1. What issues came up during the test (whether they were bugs that meant the test failed, or observations that would make the end product better). 

You’ll remember from the screenshots above that when it comes to capturing test data, it’s a very manual exercise. You fill in the cell for each test step, documenting the outcome. In our specific example, some cells have drop-down lists to help you pre-populate your response (such as the “status” column, where you record if the test has passed or failed) but others do not, introducing the risk of data being classified or grouped incorrectly.

On top of this, because we’re working in a spreadsheet options for leaving feedback are limited to text, or pasting screenshots into a spreadsheet. Neither is great – though admittedly both are better than a comment saying “see the screenshot I emailed you”, which is also highly likely. 

Compare this with that screenshot of how the user takes a manual test using Original Software

Again, the inline nature of the test steps is important, reducing scrolling and making the process smoother and more enjoyable for the tester. Now, let’s look at how they add feedback:

They’re marking up a screenshot that’s been automatically captured by the platform. When the test manager (or the developer) reviews the test results, not only will they have a marked-up screenshot giving them plenty of context for the commentary added by the tester – they can also see every single step that led up to that issue. No more “can you come and replicate that on my machine?” holding up your testing.

Incidentally, the way Original Software records tests makes for a perfect audit trail of your testing process. Should an auditor need to see it, you can show them every step of every test you’ve run, and every piece of feedback in context and in full.  

After round two, spreadsheets seem to be on the ropes, eyes glazed, but still standing – just. On to round three…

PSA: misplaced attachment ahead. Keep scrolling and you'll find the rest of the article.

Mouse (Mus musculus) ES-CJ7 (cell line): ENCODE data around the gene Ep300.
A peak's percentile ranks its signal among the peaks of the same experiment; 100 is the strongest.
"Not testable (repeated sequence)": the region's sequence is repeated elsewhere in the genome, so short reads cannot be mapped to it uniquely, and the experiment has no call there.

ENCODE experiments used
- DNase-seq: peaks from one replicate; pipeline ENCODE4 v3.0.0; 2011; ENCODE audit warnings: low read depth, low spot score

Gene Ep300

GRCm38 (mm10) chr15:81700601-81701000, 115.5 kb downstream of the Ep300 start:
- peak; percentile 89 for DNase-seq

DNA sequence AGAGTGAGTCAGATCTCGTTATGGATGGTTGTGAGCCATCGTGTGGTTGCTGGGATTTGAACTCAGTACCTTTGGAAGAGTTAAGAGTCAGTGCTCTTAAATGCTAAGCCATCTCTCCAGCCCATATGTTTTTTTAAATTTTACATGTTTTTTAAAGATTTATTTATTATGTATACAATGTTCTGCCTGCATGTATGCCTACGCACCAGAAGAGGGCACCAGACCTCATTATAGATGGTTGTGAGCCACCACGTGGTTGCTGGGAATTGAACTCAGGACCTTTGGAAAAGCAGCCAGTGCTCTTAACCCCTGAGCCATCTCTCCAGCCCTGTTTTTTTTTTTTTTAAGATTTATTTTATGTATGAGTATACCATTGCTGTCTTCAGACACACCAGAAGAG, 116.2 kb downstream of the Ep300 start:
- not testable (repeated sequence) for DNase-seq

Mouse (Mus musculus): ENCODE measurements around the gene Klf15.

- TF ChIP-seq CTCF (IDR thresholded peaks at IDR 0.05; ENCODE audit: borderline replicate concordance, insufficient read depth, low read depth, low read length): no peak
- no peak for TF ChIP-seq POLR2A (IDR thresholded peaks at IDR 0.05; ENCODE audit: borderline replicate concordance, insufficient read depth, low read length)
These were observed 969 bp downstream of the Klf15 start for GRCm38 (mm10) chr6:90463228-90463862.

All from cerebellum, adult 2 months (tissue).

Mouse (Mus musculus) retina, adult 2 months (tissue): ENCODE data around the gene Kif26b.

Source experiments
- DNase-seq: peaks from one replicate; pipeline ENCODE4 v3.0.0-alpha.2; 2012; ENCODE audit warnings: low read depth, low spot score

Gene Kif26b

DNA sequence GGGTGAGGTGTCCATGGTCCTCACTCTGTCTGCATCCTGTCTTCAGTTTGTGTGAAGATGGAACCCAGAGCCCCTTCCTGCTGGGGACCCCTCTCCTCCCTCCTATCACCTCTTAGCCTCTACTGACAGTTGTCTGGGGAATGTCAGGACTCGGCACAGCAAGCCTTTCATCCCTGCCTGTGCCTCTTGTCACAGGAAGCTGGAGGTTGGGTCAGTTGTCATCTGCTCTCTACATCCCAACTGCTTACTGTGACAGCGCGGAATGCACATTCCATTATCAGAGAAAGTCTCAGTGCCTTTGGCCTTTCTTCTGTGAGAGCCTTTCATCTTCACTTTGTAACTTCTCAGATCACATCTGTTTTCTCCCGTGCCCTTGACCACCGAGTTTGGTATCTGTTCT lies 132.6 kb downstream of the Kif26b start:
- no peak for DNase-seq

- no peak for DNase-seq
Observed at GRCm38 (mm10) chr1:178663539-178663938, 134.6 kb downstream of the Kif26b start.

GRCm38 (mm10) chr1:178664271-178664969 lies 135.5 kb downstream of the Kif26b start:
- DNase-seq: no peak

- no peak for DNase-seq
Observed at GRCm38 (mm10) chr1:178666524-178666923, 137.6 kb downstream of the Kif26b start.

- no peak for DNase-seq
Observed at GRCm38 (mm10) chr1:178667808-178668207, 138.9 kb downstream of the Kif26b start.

Round 3: bug resolution

Whether you conduct manual testing using spreadsheets or specialist software, your test results need actioning. It’s useful to think of that as a three-step process: 

  1. Triage the feedback so that developers tackle the right issues first 
  1. Enable the developers to replicate an issue so that they can fix it 
  1. Track progress on the fix so that the test can be redone once the issue has been fixed. 

Fresh from its water break and pep talk from its manager, here comes the spreadsheet:

Let’s start with triage. We know from the other spreadsheet that the tester has already rated the severity of the issue, but now that information needs re-entering instead of the data being linked (though of course that would add its own complications). And, of course, if the test manager wants to investigate the issue further to check whether it’s been classified correctly, they have no choice but to find the test case and read through it to make the call themselves. 

Next, let’s look at enabling developers to replicate the issues raised. What’s needed here is context – what exactly did the tester click, what data did they enter, and so forth.  Most of that information is going to be recorded in column F – but, remember, we’re just entering data on a spreadsheet. It’s likely going to be tricky for users to add in screenshots for context, and unless they are particularly verbose they aren’t likely to type much in the way of a description to help the developer here. They may even have forgotten how they created the issue, if they forgot to fill this cell in at the time of the test or had an unfortunately timed coffee break or meeting. All of which means that, if the developer can’t replicate the issue, they’ll need to get the user back to recreate it for them. 

Finally, let’s take a look at how progress is tracked and reported: 

Issue reporting is tracked using the black and yellow boxes in the bottom corner. It’s not much to go on, is it?

So, final punches thrown for spreadsheets, let’s see how the Original Software platform responds.

Firstly, triage: